To give your viewers the content that’s just right for them — across multiple screens, wherever and whenever they want it — you need a unified technology platform with a specific combination of capabilities. Look for a platform that allows you to stream video to any device, create flexible workflows, and view detailed insights and results.

Comcast’s Recipe for Multiscreen Success
We’ve already seen success with this formula — using a unified, multiscreen, TV-delivery platform, Comcast can not only deliver new, personalized, multiscreen TV experiences quickly and easily, but also access data that allows them to understand, engage, and capitalize on unique audiences more effectively.

If you’re planning to spend millions of dollars developing original content, advertising, and new experiences, you need to see results — and with a platform that enables advanced levels of multiscreen personalization, you get them. Major media companies that use the right technology are seeing a 385 percent, five-year ROI; a 24 percent increase in engagement rates; and a 59 percent decrease in the development time required to deliver an OTT service.

The 5G Effect on Mobile Video Delivery
This is just the beginning when it comes to future possibilities for personalizing the multiscreen TV, with the very near future promising new markets and experiences. Mastering personalization delivers results now and perfectly positions you to ride to the top of the next wave in multiscreen delivery and the biggest revolution in streaming video since video went mobile — the launch of the fifth-generation (5G) mobile standard.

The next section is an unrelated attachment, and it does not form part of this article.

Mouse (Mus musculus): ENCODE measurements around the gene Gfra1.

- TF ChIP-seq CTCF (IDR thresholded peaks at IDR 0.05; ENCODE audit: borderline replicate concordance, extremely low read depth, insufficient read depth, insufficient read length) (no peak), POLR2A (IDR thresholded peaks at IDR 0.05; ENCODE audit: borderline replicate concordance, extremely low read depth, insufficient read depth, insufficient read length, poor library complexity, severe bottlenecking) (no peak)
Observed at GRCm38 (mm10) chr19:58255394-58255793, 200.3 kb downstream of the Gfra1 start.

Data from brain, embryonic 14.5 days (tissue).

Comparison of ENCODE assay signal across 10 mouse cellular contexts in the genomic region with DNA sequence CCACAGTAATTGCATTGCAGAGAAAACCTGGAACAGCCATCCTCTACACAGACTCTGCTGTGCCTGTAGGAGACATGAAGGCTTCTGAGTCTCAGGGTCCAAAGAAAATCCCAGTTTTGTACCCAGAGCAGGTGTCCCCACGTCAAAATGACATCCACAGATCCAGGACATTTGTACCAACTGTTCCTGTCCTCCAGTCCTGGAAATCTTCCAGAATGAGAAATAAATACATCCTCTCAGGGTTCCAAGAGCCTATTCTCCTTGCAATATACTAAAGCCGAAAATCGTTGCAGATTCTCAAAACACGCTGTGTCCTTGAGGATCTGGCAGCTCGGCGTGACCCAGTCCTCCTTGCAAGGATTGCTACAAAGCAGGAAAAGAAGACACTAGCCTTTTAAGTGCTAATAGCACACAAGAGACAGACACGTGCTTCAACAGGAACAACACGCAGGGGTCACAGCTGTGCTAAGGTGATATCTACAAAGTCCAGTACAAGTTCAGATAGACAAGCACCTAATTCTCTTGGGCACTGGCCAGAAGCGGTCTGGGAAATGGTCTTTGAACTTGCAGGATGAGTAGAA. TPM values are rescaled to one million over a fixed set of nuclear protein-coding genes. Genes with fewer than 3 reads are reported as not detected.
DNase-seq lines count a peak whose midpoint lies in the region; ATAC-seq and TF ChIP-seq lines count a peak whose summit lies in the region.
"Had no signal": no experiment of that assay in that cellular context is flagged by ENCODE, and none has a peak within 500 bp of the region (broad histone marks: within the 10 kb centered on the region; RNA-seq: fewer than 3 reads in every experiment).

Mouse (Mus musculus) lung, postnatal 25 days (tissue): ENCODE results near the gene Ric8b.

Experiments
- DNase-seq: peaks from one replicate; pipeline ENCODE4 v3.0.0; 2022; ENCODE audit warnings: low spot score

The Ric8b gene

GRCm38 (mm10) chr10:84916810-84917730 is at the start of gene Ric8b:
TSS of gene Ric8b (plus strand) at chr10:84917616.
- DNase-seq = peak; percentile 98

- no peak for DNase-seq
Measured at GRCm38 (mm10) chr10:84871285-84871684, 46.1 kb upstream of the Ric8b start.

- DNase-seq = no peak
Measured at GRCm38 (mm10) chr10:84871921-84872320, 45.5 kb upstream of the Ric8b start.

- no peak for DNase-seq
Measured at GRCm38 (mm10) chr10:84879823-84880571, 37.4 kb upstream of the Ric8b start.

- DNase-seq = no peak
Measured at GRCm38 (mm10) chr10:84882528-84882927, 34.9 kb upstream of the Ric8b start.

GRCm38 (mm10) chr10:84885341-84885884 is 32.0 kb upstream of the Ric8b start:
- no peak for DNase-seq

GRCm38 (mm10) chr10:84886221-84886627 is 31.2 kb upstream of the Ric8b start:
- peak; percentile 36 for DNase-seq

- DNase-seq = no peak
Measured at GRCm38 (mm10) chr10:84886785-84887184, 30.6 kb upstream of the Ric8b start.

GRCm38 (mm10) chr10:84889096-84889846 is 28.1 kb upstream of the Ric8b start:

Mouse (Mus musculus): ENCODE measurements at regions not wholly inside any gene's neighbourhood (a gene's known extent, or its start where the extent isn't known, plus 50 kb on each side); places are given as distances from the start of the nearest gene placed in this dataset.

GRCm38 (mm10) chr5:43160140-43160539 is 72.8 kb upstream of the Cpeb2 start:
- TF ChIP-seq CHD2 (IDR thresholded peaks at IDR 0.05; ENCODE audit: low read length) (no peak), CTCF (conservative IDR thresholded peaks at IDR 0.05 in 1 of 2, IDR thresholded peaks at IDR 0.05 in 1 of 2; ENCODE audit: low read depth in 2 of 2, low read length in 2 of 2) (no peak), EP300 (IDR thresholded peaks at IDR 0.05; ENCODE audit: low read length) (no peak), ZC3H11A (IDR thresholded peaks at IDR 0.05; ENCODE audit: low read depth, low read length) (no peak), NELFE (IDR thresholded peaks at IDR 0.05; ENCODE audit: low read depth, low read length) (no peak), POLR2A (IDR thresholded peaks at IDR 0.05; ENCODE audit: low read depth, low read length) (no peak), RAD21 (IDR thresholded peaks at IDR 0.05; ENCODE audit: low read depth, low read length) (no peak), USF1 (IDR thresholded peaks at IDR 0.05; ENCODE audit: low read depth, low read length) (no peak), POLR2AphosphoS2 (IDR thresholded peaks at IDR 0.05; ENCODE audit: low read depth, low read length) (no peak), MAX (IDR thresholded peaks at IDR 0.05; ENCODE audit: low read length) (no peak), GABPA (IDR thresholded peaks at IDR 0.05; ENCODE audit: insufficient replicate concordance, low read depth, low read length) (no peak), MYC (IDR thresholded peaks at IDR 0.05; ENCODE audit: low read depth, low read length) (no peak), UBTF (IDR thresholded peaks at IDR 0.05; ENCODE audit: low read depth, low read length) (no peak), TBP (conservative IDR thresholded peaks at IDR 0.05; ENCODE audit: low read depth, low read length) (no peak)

The 5G standard — launching in about a dozen US pilot cities this year — will secure speeds 10 to 100 times faster than typical fourth-generation (4G) connections. We’re talking user download speeds of 100 mbps!

Beyond the mind-boggling possibilities within the Internet of Things and the implications for virtual reality (VR) entertainment — both entirely new realms of media personalization — these speeds do something very specific for mobile video delivery that’s never happened before. The 5G standard unlocks the live-event experience on mobile. Picture the impact of personalized mobile ads during a livestream of mega sporting events — billions of dollars are up for grabs in that space alone.

The Future of Personalized, Multiscreen Experiences Beyond Mobile
It’s also important to remember that the future of personalized multiscreen experiences isn’t locked up in mobile. Imagine using connected TV to enable viewers to zoom in on their favorite players during the big game, to watch their favorite teams through new VR headsets, or to see augmented-reality ads spring to life as they walk down a city street equipped with 5G — you won’t have to imagine these possibilities for much longer.